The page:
In 1665, Isaac Newton recognized that all matter attracts all other matter, but he also recognized that the gravitational attraction of everyday objects for each other was far too small to be measured in his time. Newton tested his theory of gravitation with the large masses of astronomical objects like the moon, Earth, and sun.
In 1797, Henry Cavendish succeeded in measuring the tiny gravitational force between two metal spheres. He fastened small spheres on the ends of a rod and hung it from a wire. Then he brought up two larger spheres, as shown in the schematic drawing, so that the gravitational forces twisted the wire slightly. The forces between a small and large sphere are only about a billionth of their weight. Nevertheless, from the amount of twist in the wire, and the physical properties of the wire and suspended spheres, Cavendish measured the tiny force, and it agreed with Newton's prediction. (See drawing at right)Dependence on mass and separation
Photo of University of Washington experiment showing polished spheres
Newton discovered that all matter in the universe attracts all other matter, with a force that decreases with the square of the separation. If you double the separation of two objects, the force they exert on each other is divided by four.
The force is proportional to the mass of each object. Double the mass of one object, and the gravitational force doubles, too.
We make an equation.
So far we have that for the force of gravity F between two objects, 1 and 2,
F is proportional to  M1M2

R2 
In the above relationship, M1 and M2 are masses, R is the separation between them. To make this relationship into an equation, we need a constant, fondly known as “Big ‘G’”. Here's the equation:
Notice that if R gets big, the value of F gets small.
Why “Big ‘G’” is important
If we know "G" from lab measurements, we can find the mass of Earth by measuring the radius of the moon's orbit and the length of the month, or by measuring the acceleration of gravity on Earth's surface. Likewise, we can find the mass of the sun by measuring Earth's orbit and determining the length of the year.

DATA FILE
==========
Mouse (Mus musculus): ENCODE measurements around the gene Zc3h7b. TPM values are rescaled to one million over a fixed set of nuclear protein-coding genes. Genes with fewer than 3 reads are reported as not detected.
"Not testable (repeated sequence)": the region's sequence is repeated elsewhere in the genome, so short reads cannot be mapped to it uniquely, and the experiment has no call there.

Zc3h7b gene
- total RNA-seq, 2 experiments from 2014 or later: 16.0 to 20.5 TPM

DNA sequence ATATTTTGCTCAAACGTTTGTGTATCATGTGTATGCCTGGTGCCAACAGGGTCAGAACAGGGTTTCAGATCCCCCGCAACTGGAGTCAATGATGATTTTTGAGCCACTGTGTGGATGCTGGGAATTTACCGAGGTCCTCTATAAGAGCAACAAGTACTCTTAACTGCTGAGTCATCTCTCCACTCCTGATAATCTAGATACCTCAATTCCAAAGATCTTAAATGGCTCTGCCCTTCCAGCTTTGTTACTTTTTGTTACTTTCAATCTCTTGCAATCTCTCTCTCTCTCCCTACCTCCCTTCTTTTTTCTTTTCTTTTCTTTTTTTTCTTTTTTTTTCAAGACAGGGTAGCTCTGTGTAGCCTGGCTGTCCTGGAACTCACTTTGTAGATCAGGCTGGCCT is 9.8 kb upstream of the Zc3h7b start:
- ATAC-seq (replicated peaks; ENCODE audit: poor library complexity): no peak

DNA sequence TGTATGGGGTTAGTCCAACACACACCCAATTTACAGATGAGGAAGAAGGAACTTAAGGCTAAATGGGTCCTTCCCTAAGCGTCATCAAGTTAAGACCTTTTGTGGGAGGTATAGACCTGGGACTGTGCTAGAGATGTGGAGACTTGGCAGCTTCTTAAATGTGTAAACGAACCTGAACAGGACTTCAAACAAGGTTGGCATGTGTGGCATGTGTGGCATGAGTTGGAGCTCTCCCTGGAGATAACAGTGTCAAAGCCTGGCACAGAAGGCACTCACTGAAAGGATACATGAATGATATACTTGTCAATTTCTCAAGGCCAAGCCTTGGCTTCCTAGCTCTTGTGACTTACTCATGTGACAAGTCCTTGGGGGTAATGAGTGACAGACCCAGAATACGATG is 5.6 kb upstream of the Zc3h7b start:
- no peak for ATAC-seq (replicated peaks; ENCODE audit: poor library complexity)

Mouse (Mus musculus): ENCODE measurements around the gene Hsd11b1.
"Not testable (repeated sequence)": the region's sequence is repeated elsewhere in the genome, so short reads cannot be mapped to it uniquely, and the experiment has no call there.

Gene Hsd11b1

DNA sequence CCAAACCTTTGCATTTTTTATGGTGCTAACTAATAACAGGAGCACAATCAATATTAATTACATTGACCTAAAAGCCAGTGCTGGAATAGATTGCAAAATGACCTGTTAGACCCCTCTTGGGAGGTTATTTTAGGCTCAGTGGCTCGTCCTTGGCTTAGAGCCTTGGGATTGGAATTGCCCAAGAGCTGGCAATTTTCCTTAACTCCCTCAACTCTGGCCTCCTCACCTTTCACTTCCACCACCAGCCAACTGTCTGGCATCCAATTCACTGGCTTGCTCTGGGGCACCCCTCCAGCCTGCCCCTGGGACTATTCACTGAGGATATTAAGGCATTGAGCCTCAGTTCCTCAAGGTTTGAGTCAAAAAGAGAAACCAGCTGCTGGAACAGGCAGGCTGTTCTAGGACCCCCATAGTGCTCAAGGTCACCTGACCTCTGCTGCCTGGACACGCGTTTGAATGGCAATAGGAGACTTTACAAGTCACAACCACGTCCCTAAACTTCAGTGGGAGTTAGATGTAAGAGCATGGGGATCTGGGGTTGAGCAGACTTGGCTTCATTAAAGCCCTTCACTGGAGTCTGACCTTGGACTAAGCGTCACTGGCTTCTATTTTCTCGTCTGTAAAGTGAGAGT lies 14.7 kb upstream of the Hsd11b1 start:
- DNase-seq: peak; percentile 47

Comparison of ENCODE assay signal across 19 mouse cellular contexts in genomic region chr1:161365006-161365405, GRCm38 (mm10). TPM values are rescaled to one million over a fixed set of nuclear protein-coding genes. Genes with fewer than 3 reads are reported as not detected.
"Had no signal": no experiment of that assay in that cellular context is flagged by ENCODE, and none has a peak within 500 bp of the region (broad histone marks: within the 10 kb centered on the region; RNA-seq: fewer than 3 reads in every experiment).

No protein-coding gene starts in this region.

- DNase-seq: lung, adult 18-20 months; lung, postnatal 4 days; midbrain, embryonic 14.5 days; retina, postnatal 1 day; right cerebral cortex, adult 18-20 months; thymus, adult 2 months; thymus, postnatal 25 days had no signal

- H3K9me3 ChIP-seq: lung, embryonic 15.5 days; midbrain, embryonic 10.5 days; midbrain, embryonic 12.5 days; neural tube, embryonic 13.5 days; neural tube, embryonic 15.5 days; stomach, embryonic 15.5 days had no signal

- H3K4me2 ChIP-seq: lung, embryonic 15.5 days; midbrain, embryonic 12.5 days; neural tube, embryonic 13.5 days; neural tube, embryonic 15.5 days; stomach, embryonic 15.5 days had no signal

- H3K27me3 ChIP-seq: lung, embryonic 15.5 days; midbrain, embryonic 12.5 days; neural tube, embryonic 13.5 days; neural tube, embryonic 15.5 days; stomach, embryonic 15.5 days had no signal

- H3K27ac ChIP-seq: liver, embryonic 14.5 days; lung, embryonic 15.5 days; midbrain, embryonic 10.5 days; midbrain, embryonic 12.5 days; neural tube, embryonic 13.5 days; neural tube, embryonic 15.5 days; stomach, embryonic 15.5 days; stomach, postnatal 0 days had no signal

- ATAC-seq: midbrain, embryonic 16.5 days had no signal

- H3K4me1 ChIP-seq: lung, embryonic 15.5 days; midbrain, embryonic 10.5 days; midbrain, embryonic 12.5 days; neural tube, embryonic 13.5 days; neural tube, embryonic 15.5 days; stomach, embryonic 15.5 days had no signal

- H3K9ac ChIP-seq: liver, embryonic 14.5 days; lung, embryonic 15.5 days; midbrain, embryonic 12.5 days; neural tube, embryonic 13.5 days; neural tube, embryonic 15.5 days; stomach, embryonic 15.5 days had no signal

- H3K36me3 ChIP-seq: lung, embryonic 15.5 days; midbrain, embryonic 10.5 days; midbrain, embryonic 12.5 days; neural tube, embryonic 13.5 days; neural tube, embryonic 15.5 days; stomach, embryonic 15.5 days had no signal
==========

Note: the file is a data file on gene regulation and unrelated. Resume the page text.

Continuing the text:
Science Marches Ahead?
We expect measurements to get more and more accurate over time, as physicists improve experiments and employ new technologies. With "Big 'G'", however, for a while the accuracy was going down, and fast. Prior to 1987, "Big 'G'" was taken to be accurate to 0.013%. Subsequently, two research groups made measurements that were tenths of a percent from the thenaccepted value, and in different directions! Consequently the accepted uncertainty was raised by more than a factor of ten. This unfortunate situation galvanized several other groups into action, including one at the University of Washington, whose measurements are accurate to 0.0015%, nearly 10 times more accurate than the 1987 value.
Measuring Big 'G'
Big news at an April 2000 scientific meeting was the announcement of a longawaited higher precision measurement of the gravitational constant (affectionately known as “Big ‘G’”among physicists) by Jens Gundlach of the University of Washington. Although G has been of fundamental importance to physics and astronomy ever since it was introduced by Isaac Newton in the seventeenth century (the gravitational force between two objects equals G times the masses of the two objects and divided by their distance apart squared), it has been relatively hard to measure, owing to the weakness of gravity.
Steve Merkowitzz (l) and Jens Gundlach (r) with the Cavendish apparatus developed at the University of Washington. (Credit: Mary Levin, University of Washington)